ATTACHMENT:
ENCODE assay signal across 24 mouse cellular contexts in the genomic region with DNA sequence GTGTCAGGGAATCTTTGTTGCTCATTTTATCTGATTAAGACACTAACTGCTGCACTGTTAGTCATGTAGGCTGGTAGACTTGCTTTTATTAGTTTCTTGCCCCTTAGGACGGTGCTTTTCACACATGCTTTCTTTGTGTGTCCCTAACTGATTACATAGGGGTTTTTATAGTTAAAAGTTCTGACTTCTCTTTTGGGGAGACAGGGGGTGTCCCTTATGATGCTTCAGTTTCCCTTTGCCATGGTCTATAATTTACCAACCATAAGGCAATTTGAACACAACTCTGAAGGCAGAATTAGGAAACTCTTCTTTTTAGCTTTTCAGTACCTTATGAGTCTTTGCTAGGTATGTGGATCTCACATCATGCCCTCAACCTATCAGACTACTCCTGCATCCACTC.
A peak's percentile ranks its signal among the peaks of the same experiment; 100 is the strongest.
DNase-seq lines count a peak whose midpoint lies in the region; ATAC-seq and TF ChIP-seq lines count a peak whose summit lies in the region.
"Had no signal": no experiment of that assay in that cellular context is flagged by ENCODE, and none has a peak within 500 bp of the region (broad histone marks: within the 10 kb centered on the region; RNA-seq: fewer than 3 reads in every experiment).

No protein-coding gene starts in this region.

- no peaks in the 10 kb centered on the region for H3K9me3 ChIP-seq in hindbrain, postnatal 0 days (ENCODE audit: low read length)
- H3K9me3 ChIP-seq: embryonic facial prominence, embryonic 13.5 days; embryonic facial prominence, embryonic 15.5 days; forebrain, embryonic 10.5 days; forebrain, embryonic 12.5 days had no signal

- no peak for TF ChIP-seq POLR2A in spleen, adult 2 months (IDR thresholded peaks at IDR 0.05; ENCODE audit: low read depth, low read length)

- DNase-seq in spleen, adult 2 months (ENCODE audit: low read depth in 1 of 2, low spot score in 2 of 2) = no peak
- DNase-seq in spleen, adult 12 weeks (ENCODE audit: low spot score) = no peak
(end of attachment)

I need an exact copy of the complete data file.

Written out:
ENCODE assay signal across 24 mouse cellular contexts in the genomic region with DNA sequence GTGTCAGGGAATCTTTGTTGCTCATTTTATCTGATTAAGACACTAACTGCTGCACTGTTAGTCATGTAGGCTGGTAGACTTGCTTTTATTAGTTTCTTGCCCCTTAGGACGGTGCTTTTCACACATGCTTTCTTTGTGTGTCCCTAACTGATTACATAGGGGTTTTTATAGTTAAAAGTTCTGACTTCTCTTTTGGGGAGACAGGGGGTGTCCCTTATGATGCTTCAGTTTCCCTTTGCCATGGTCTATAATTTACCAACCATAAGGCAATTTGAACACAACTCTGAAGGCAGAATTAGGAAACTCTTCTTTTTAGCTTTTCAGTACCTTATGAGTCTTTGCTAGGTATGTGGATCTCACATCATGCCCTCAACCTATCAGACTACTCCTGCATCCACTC.
A peak's percentile ranks its signal among the peaks of the same experiment; 100 is the strongest.
DNase-seq lines count a peak whose midpoint lies in the region; ATAC-seq and TF ChIP-seq lines count a peak whose summit lies in the region.
"Had no signal": no experiment of that assay in that cellular context is flagged by ENCODE, and none has a peak within 500 bp of the region (broad histone marks: within the 10 kb centered on the region; RNA-seq: fewer than 3 reads in every experiment).

No protein-coding gene starts in this region.

- no peaks in the 10 kb centered on the region for H3K9me3 ChIP-seq in hindbrain, postnatal 0 days (ENCODE audit: low read length)
- H3K9me3 ChIP-seq: embryonic facial prominence, embryonic 13.5 days; embryonic facial prominence, embryonic 15.5 days; forebrain, embryonic 10.5 days; forebrain, embryonic 12.5 days had no signal

- no peak for TF ChIP-seq POLR2A in spleen, adult 2 months (IDR thresholded peaks at IDR 0.05; ENCODE audit: low read depth, low read length)

- DNase-seq in spleen, adult 2 months (ENCODE audit: low read depth in 1 of 2, low spot score in 2 of 2) = no peak
- DNase-seq in spleen, adult 12 weeks (ENCODE audit: low spot score) = no peak